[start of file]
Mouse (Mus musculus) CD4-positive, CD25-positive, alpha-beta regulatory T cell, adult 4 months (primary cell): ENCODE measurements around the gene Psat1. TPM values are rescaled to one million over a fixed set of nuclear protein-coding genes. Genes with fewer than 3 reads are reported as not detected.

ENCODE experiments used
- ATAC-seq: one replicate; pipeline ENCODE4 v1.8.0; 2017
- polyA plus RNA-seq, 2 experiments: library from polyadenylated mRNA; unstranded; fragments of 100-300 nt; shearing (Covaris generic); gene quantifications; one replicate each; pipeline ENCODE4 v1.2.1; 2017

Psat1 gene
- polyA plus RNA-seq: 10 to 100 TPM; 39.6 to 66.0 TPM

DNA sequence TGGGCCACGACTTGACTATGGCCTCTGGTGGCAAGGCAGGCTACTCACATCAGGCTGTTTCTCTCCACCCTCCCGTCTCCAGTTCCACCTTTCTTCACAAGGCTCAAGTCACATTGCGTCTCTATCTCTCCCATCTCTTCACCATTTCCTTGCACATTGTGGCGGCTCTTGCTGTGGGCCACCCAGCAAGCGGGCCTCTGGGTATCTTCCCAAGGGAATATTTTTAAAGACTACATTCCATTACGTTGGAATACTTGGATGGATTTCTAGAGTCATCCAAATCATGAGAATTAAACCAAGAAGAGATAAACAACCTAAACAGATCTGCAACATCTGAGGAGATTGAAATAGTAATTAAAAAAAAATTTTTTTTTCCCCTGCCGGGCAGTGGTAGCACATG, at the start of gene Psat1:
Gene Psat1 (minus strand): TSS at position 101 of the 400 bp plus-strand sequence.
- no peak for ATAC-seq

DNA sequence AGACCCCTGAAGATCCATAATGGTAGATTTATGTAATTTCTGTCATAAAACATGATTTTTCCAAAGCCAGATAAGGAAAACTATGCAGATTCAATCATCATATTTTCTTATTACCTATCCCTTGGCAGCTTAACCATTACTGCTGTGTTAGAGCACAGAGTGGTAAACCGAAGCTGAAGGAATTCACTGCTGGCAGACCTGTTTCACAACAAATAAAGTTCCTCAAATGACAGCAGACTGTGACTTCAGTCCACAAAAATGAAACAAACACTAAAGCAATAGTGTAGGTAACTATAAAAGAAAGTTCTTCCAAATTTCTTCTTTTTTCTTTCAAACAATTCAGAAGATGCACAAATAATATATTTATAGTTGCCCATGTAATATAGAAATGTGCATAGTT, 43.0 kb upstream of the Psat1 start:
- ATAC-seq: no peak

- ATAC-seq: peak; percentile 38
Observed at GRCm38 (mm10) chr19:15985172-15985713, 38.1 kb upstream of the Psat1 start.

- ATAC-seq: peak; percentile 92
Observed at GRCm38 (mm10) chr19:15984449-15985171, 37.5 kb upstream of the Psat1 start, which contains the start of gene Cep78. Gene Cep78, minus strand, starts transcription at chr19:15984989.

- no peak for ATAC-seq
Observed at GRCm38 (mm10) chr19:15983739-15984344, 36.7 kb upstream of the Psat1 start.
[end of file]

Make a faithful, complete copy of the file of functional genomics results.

Mouse (Mus musculus) CD4-positive, CD25-positive, alpha-beta regulatory T cell, adult 4 months (primary cell): ENCODE measurements around the gene Psat1. TPM values are rescaled to one million over a fixed set of nuclear protein-coding genes. Genes with fewer than 3 reads are reported as not detected.

ENCODE experiments used
- ATAC-seq: one replicate; pipeline ENCODE4 v1.8.0; 2017
- polyA plus RNA-seq, 2 experiments: library from polyadenylated mRNA; unstranded; fragments of 100-300 nt; shearing (Covaris generic); gene quantifications; one replicate each; pipeline ENCODE4 v1.2.1; 2017

Psat1 gene
- polyA plus RNA-seq: 10 to 100 TPM; 39.6 to 66.0 TPM

DNA sequence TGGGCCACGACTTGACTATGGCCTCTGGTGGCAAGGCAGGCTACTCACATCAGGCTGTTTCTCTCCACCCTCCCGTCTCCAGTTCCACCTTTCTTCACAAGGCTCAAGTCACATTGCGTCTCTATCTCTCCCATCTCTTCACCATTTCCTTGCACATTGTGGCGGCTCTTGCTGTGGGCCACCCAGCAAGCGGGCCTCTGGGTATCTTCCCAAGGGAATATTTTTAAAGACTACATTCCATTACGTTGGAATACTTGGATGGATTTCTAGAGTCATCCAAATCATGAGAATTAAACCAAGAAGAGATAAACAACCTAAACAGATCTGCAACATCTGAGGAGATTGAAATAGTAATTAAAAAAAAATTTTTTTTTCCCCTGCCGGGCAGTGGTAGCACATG, at the start of gene Psat1:
Gene Psat1 (minus strand): TSS at position 101 of the 400 bp plus-strand sequence.
- no peak for ATAC-seq

DNA sequence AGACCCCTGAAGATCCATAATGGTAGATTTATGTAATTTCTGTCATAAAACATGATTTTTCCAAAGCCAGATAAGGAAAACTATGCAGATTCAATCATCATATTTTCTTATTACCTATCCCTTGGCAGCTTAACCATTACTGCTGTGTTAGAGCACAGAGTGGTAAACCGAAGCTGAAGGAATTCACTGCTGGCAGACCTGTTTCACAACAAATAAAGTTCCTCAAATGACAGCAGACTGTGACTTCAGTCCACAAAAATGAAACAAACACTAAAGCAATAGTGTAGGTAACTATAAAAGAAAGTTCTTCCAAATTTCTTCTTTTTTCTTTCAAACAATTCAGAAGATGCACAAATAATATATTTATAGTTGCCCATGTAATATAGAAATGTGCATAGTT, 43.0 kb upstream of the Psat1 start:
- ATAC-seq: no peak

- ATAC-seq: peak; percentile 38
Observed at GRCm38 (mm10) chr19:15985172-15985713, 38.1 kb upstream of the Psat1 start.

- ATAC-seq: peak; percentile 92
Observed at GRCm38 (mm10) chr19:15984449-15985171, 37.5 kb upstream of the Psat1 start, which contains the start of gene Cep78. Gene Cep78, minus strand, starts transcription at chr19:15984989.

- no peak for ATAC-seq
Observed at GRCm38 (mm10) chr19:15983739-15984344, 36.7 kb upstream of the Psat1 start.